Sunday, January 8, 2012

A New Blog About Medicare

I started a second blog on New Year's day - "Seniors for Medicare Reform." I'd been dithering about doing it for many months, and I couldn't bear the idea of entering 2012 without getting going.

I define the goals this way on the masthead:
"A voice for seniors who believe that health care should be guided by patients' values, that the care system needs more compassion and less technology, and that Medicare costs should be constrained for the sake of future generations."
Here's the thinking behind the goals for the new blog:
A voice for seniors: Politicians assume that all Medicare beneficiaries are "greedy geezers" monolithically fixated on keeping Medicare exactly as it is. I'm convinced there's a substantial number of beneficiaries who (a) cherish the security Medicare provides but (b) support what I would regard as "progressive" reforms. If I'm right, it's important for politicians to know it. Since I'm part of the Medicare generation, I'll generally refer to "we" and "us."
...who believe that health care should be guided by patients' values: I expect to write a lot on the new blog about the multitude of ways in which we physicians all-too-often guide ourselves by our perspectives rather than by those of our patients, in accord with the old saw that "the operation was a success, but unfortunately the patient died."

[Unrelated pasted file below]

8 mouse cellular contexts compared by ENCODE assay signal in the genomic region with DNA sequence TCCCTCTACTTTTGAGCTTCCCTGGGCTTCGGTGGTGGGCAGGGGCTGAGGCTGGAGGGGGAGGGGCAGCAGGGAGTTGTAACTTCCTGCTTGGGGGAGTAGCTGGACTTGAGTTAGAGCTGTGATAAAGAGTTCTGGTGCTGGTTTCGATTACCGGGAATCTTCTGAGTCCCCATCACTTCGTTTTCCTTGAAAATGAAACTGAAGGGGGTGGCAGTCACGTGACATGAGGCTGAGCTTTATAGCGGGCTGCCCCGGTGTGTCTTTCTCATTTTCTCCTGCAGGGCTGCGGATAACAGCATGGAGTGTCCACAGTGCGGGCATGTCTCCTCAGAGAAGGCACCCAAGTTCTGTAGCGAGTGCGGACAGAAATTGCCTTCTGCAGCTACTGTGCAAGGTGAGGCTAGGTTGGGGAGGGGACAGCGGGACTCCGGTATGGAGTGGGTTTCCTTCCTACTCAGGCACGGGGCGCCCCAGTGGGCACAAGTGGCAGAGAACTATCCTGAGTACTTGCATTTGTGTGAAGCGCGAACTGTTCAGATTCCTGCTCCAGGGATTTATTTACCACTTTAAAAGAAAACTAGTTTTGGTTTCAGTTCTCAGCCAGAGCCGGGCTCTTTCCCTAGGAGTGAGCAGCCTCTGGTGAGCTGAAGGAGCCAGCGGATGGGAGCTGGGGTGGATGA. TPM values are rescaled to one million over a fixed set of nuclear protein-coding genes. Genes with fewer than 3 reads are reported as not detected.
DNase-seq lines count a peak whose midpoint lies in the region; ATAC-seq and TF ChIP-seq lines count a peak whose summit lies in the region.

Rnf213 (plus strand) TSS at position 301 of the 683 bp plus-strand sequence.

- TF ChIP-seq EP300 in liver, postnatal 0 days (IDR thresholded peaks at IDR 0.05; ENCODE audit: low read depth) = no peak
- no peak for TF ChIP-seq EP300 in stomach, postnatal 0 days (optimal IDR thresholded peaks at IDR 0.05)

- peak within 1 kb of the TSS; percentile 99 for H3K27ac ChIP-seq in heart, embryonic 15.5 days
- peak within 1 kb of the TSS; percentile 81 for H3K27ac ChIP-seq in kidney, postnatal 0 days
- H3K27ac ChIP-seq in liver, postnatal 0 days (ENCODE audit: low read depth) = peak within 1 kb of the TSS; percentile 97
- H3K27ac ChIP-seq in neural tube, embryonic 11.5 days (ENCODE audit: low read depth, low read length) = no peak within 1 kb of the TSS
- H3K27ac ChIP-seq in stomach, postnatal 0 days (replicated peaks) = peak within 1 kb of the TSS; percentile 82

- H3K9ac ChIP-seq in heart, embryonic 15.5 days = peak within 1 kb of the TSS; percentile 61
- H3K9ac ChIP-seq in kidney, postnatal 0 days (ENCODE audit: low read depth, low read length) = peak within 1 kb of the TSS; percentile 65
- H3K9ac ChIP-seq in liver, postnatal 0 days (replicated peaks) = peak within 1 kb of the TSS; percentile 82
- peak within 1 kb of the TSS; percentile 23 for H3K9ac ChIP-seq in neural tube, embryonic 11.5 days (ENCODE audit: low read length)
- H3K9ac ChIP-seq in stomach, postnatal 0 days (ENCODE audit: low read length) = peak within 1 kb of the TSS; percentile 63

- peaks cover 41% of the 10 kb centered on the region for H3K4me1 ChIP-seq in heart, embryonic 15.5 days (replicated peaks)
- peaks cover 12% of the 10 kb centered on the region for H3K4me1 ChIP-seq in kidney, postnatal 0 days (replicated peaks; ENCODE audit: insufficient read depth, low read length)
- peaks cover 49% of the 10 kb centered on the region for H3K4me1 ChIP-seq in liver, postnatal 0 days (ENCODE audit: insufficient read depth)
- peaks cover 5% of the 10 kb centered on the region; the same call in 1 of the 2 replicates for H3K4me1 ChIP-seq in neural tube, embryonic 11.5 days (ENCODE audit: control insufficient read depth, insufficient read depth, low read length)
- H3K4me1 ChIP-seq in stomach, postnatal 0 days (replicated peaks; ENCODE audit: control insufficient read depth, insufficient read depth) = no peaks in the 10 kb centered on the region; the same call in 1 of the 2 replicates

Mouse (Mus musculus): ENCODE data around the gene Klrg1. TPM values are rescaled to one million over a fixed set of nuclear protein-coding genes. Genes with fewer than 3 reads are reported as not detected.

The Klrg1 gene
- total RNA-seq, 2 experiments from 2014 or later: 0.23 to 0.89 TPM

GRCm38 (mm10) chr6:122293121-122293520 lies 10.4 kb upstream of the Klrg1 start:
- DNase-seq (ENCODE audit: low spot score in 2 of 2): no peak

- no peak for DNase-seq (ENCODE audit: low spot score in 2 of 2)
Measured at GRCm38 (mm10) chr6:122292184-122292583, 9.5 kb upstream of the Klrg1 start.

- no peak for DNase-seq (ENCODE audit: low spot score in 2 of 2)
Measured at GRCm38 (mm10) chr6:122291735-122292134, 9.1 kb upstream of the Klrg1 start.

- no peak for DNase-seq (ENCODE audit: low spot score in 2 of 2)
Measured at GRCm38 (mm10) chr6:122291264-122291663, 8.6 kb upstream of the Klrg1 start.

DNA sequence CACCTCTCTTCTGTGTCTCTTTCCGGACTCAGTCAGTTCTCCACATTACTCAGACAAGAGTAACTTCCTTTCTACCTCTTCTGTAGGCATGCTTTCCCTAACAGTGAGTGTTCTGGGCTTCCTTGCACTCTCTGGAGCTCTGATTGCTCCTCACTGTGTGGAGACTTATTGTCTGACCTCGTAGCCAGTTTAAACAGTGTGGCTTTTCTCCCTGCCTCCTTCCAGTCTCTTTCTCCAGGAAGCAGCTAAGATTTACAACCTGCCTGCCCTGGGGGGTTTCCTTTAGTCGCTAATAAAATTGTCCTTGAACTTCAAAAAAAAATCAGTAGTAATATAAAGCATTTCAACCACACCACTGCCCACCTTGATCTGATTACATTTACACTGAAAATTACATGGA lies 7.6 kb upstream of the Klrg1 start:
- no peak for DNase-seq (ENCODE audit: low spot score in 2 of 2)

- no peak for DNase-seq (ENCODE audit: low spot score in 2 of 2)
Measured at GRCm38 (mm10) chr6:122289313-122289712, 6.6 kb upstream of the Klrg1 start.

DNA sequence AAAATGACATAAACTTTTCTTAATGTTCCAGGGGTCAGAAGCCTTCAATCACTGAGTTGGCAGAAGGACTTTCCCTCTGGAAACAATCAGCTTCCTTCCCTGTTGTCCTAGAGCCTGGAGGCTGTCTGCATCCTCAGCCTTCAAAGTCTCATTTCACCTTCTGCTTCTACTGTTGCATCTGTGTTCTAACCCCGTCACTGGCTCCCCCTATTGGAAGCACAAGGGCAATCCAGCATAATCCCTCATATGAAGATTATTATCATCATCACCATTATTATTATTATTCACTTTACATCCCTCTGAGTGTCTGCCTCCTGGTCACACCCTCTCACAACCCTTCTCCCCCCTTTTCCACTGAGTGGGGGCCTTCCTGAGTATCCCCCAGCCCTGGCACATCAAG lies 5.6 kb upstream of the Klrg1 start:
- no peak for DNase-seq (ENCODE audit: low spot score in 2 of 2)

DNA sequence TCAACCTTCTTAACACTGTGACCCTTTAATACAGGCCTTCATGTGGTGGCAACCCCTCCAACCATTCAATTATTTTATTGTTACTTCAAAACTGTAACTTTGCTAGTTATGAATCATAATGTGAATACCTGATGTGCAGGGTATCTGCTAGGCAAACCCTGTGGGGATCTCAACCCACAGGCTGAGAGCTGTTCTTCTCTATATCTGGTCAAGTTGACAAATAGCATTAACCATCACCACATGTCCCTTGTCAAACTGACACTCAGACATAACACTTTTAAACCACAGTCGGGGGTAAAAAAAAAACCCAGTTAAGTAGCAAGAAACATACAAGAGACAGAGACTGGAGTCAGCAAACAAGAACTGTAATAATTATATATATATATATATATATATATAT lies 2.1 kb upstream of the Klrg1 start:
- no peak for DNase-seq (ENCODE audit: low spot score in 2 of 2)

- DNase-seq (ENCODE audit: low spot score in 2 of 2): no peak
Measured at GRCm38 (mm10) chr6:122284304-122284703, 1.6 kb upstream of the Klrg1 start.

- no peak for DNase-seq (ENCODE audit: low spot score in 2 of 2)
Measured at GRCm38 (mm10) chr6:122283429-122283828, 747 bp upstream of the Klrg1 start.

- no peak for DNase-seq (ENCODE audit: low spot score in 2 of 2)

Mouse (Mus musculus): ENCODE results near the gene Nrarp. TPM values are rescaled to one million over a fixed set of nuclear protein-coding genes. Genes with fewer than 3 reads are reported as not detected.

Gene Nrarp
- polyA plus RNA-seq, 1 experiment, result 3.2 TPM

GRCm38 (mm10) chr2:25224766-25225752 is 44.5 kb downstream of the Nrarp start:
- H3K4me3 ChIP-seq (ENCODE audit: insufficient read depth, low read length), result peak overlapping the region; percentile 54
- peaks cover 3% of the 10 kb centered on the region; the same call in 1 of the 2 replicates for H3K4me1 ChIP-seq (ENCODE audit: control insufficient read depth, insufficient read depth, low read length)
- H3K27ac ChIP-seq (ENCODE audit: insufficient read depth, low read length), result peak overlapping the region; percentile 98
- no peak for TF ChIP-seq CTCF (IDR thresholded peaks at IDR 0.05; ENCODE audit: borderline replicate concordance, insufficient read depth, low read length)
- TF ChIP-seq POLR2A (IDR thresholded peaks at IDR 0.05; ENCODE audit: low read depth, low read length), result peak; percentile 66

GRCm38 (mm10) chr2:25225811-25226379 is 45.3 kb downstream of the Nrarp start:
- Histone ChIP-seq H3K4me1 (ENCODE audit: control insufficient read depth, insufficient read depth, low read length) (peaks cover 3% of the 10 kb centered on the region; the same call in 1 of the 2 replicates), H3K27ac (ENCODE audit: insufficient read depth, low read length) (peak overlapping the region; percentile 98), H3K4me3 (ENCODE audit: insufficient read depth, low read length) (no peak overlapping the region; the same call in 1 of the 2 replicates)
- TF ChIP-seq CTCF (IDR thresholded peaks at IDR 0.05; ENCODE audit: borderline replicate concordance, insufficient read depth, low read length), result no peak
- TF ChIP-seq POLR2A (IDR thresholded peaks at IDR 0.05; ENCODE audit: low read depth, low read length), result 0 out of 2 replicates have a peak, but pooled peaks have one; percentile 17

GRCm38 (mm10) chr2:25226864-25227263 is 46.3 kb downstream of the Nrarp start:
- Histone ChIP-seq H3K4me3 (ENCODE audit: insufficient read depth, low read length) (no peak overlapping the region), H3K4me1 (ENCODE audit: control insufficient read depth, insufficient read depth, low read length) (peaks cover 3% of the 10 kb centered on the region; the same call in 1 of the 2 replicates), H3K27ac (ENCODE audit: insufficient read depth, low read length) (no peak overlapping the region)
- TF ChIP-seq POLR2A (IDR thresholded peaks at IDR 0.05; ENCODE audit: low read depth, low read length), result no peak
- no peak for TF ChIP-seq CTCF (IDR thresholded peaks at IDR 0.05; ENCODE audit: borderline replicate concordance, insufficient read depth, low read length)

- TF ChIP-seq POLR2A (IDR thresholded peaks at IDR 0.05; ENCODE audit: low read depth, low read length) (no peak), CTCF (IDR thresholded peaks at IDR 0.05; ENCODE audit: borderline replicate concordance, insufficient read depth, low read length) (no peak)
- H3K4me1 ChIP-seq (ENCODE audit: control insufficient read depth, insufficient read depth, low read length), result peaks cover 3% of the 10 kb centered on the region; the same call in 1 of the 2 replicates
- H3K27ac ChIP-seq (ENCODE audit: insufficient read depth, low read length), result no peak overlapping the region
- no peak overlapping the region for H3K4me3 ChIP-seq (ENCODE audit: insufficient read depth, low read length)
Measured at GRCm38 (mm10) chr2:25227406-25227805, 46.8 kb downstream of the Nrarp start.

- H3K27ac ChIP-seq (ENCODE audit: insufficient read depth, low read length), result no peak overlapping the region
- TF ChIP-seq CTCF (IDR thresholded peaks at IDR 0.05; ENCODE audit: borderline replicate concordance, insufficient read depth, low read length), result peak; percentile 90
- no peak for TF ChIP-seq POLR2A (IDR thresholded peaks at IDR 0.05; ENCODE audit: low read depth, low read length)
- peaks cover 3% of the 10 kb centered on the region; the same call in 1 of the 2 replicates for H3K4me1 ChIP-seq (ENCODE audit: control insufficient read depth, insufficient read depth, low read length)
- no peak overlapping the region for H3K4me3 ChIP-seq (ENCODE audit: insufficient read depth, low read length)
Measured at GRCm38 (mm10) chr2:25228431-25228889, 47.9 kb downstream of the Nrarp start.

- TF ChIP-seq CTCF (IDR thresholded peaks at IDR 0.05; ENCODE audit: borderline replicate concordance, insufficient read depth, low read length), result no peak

...that the care system needs more compassion and less technology: While cynical politicians scared us with "death panel" lies during the health reform debate, our more enduring fear is of overtreatment - of having things done to us that we don't want. The health policy wonks among us have written tomes about how Medicare policies and reimbursement schemes give too much incentive for technological interventions and too little support for compassion and care
...and that Medicare costs should be constrained for the sake of future generations: I've almost never heard anything different than this from Medicare age folks I've spoken with. But with varying degrees of vehemence we add our overall views of economic justice - "I'll be damned if I want to see Medicare cut in order to finance tax breaks for hedge fund managers/waste federal money on XYZ programs/spend trillions on wars we shouldn't have started/etcetcetc.
I'm decidedly a Massachusetts liberal, but I think there's potential for folks with a wide range of political attitudes to support the advocacy voice I'm hoping to promote. The effort may fizzle and go nowhere, but I want to give it a shot!


California Medicare said...

That was so well written. I do agree with you on most aspect. Our healthcare system do need more compassion but I do believe that technology should also be a good part of it such as in the case of the health IT which can facilitate better and faster and more accurate treatment for patients.

Jim Sabin said...

Dear California Medicare -

Thank you for the kind words. I certainly agree that IT is crucial for coordination of care, avoidance of duplication, and just-in-time smart reminders about treatment guidelines.